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Tensions Flare in US Senate Over Iraq War Intelligence Scandal

Opposition Democratic lawmakers forced the Republican-controlled U.S. Senate into an unusual closed session Tuesday, demanding further investigation of intelligence used by the Bush administration prior to the war with Iraq and into the leak of a CIA officer's name.

Senate Minority Leader Harry Reid invoked the rarely used Senate rule number 21 to close the upper house of the U.S. legislature to the public and the media for about two hours. He said it was the indictment of U.S. Vice President Dick Cheney's former Chief of Staff, Lewis "Scooter” Libby, that showed a pattern of misinformation by the White House, which silenced anyone who challenged its evidence for going to war against Iraq.

Minority Leader Reid said Senate investigations into the matter have been moving too slowly. "I demand, on behalf of the American people, that we understand why these investigations are not being conducted and in accordance with rule 21, I now move the Senate go into closed session."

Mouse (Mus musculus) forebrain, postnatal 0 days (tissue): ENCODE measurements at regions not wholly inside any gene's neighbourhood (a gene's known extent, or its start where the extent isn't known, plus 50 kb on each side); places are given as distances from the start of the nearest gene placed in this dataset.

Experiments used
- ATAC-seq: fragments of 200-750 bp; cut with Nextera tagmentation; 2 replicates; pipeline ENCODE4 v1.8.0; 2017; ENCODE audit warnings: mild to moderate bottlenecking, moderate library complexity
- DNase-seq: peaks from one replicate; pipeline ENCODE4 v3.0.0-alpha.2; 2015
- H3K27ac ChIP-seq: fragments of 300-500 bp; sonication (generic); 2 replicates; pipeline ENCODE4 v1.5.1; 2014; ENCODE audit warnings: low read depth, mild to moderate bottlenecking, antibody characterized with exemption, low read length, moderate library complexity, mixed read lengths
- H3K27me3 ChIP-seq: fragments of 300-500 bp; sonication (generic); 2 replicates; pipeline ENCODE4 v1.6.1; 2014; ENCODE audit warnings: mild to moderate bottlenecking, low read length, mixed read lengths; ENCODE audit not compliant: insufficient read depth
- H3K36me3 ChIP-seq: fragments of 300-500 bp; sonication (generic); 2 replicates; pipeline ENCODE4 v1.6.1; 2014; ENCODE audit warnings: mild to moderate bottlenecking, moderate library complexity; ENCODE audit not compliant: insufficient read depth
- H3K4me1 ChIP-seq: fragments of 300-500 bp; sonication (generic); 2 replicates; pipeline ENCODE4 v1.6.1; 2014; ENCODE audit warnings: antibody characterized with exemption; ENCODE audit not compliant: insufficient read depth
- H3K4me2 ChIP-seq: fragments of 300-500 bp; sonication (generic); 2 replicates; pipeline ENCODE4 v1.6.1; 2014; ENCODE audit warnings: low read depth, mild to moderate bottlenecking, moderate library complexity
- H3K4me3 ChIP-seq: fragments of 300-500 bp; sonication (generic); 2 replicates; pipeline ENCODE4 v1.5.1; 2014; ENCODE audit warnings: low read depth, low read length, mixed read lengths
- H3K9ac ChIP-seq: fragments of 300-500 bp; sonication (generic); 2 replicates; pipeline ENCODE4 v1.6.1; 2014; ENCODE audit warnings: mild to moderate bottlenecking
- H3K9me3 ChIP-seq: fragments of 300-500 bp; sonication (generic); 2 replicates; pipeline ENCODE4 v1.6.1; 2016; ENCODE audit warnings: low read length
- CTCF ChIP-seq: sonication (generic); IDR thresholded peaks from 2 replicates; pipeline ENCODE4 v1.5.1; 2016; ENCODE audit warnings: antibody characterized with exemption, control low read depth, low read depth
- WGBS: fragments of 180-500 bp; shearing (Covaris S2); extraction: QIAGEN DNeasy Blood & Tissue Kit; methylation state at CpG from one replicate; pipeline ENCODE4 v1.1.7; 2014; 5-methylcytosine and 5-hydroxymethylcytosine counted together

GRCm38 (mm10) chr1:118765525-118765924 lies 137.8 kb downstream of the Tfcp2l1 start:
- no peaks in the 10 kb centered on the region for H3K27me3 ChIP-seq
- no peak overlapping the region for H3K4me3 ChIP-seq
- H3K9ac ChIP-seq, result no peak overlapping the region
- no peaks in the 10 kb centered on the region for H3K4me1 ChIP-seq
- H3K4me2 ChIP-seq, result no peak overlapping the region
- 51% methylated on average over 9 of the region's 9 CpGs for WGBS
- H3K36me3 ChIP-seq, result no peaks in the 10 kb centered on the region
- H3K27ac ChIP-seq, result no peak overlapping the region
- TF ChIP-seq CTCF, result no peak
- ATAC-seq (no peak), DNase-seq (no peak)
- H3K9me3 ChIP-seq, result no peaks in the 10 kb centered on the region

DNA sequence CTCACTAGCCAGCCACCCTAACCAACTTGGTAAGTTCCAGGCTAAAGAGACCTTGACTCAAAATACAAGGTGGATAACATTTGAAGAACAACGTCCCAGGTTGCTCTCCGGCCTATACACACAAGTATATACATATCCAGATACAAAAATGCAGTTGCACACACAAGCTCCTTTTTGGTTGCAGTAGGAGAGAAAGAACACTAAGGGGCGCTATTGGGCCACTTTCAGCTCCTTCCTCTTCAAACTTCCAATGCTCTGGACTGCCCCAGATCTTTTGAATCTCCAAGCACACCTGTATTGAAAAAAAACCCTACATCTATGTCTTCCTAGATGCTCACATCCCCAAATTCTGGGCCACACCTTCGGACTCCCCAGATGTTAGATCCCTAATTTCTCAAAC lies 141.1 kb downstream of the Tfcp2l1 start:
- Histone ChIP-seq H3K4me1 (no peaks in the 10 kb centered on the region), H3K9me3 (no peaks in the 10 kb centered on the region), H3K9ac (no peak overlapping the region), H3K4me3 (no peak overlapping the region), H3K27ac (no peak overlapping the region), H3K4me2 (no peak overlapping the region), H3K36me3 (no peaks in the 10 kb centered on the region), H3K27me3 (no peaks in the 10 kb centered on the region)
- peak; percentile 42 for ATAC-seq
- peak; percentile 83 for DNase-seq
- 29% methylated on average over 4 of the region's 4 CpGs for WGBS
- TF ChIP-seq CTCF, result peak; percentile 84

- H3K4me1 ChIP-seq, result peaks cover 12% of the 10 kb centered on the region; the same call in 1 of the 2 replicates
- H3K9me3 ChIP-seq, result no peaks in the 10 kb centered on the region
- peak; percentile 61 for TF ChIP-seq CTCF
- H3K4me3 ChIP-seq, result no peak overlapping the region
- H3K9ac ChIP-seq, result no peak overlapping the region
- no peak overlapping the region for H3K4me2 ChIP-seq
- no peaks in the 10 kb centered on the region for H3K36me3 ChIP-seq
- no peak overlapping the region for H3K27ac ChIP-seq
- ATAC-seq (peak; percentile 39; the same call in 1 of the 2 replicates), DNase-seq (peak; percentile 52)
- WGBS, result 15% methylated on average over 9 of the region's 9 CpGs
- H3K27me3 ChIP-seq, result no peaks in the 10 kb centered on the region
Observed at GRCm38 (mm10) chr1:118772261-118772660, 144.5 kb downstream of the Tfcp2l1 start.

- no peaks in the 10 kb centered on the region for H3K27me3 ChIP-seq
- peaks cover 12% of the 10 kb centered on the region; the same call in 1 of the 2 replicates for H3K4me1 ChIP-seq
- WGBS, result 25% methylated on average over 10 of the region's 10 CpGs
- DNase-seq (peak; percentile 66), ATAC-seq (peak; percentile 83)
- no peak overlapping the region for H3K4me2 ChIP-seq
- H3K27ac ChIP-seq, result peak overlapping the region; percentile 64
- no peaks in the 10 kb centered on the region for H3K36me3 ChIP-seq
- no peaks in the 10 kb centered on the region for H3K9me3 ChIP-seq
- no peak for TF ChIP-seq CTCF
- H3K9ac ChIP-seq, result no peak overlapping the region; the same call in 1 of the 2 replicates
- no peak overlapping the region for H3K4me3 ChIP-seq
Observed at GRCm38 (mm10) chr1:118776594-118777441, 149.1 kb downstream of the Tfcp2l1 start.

Republican Majority Leader Bill Frist reacted angrily to the Democrats' surprise move -- calling it a stunt.

"They have no conviction, they have no principles, they have no ideas."

Senator Reid was asked by reporters why he had not consulted with Majority Leader Frist.

"Consult with the Leader so he stops me from going and moving on this? What do you mean ‘consult with him’? What are you talking about?" replied the senator.

The Democrats' protest, which lasted about two hours, came after Mr. Libby was indicted on five counts of perjury, obstruction of justice and making false statements in the investigation of how the name of CIA officer Valerie Plame was leaked to the media.

The officer's husband, former Ambassador Joseph Wilson, has accused the Bush administration of revealing his wife's identity in retaliation for his questioning the rationale for the war with Iraq.